Of 134 cases studied, 101 were male and 33 female. In group A there were 23 patients (n = 23). This represented 17% of patients. Of these 22 were male patients while there was only 1 female (Table 1). Eleven patients in this category sustained severe head injury (GCS 3 to 8). Of 82 patients in group B (n=82, 63% of patients), there were 63 males and 19 females. Forty nine patients sustained severe head injury (Tables 1 and 2). Number of patients in group C was 29 (n=29; 20% of total). Distribution by gender was 16 males and 13 females. Seventeen sustained severe head injury (Tables 1 and 2).
Mechanism of injury also varied between the groups. In young patients (group A) the leading cause of head injury was road traffic accidents (RTA) followed by falls and assault while in Group B, leading cause of injury was falls (56 of 82) followed by RTA and assault. In group C, majority of patients sustained simple falls (20 out of 26) while 2 were involved in RTA. All unconscious patients were initially evaluated and resuscitated by paramedics onsite. All patients irrespective of age with admission GCS score of 8 or less were intubated in the referring hospitals prior to transfer. Patients already intubated from referring hospitals were operated within six hours of admission to Beaumont hospital except 17 patients who were on warfarin and required time for reversal of anticoagulation.
Majority of patients presented with severe head injury (GCS 3 to 8); 11 patients in group A, 49 in B and 17 in C (Table 2). Neurological status in the younger patients (Groups A and C) did not deteriorate significantly between the time of admission and start of emergency surgery in contrast to older patients (Group C) among whom 5 patients with initial GCS of 13 to 15 deteriorated to 8 or less and ended up in the severe head injury category. After initial resuscitation all unconscious patients were given oxygen and haemodynamically stabilized, and those with signs of brainstem dysfunction or abnormal motor movements received mannitol. Neurosurgical treatment of patients with ASDH diagnosed by CT scan consists of a wide craniotomy, haematoma evacuation +/- continuous intracranial pressure (ICP) monitoring. The distribution of types of surgical treatment did not vary significantly between age groups. In terms of outcome, patients were broadly classified into favourable (GOS 1-2) and unfavourable (GOS 3-5) categories. The overall mortality rate was significantly higher in older patients (Group C) - 50% (n=13) in Group C, 25.6% (n=21) in B and 26% (n=6) in A (Table 3).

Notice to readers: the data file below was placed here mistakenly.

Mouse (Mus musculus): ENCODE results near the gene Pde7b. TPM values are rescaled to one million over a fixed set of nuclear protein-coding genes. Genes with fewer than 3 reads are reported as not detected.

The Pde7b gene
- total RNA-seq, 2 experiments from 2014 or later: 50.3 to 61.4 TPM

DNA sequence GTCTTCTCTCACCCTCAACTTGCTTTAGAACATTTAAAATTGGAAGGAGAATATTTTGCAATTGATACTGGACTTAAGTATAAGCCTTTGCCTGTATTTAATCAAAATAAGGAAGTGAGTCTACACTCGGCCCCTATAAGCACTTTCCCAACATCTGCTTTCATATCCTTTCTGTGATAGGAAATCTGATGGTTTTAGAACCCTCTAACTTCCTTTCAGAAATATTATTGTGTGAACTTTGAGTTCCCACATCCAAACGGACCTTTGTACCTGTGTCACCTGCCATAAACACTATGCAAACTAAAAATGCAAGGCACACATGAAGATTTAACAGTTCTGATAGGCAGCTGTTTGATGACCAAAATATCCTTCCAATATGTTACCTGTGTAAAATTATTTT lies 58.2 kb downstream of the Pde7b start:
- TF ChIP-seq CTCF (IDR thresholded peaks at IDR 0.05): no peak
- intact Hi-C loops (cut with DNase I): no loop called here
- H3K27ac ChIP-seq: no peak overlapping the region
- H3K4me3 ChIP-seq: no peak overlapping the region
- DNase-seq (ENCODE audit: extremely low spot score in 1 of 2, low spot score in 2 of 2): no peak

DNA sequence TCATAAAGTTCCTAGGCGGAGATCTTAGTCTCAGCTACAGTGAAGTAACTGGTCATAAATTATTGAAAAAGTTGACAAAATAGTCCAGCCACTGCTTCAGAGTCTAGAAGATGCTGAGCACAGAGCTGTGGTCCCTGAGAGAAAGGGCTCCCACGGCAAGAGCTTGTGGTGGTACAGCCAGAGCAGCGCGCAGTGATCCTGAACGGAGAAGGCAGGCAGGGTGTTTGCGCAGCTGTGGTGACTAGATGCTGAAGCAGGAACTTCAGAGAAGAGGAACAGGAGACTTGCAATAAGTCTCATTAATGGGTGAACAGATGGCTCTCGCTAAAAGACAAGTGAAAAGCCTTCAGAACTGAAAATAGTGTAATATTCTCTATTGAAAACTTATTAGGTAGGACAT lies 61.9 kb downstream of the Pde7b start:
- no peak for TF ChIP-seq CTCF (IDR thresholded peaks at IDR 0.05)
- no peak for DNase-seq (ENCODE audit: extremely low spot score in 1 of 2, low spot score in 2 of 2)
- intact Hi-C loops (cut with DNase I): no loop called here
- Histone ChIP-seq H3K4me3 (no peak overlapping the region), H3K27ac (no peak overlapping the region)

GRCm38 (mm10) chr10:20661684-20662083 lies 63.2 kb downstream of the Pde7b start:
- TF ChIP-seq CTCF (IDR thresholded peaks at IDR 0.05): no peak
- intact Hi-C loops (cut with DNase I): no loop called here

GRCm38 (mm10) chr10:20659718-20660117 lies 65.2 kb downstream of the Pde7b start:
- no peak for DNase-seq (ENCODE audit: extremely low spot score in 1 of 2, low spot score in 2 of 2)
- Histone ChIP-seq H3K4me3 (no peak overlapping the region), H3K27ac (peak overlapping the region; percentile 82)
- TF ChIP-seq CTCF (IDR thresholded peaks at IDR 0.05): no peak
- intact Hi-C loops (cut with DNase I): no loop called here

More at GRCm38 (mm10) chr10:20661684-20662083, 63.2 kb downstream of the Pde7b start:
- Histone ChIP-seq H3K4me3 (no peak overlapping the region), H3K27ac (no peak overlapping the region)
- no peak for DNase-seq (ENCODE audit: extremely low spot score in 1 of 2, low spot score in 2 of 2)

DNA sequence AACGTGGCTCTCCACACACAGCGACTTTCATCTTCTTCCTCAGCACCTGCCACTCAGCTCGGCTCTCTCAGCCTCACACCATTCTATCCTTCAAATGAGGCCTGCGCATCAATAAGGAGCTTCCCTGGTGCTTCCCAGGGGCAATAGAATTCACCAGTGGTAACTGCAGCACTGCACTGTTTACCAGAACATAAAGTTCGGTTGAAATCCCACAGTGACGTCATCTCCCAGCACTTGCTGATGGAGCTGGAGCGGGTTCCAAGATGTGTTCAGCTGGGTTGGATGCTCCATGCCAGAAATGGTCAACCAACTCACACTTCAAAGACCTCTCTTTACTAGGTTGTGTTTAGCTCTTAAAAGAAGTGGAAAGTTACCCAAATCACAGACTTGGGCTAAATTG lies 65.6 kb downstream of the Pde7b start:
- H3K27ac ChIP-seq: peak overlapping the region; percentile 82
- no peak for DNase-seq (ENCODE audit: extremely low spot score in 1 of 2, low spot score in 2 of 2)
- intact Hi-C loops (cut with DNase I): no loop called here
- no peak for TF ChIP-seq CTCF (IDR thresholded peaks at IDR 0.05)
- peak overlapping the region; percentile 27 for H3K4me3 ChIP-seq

Overall outcome was as follows
In those below 40 years, one patient (4%) was severely disabled and with 26% (n=6) mortality there was unfavourable outcome of 30% and good outcome of 70 %. Between 40 and 70 years, 25.6% (n=21) had GOS 3 and 4. Added to the 25.6% (n=21) mortality, there was 52% unfavourable outcome. 48% had favourable outcome. Over 70 years, 24.1% (n=7) were severely disabled or vegetative in addition to the 50% mortality (n=13), a 74.1% unfavourable outcome. 25.9% had favourable outcome, all of whom had moderate or mild head injury on initial presentation. We performed a subgroup analysis of patients with severe head injury. In group A (<40 years), all surviving patients with severe head injury made good recovery. Four patients however died. 49 cases in group B (40-70 years) were classified as severe. Just under half (48.97%) had unfavourable outcome. Of the 17 patients in group C (>70 years) with severe head injury, 13 died. The remaining 4 had poor outcomes. This was an unfavourable outcome rate of 100%.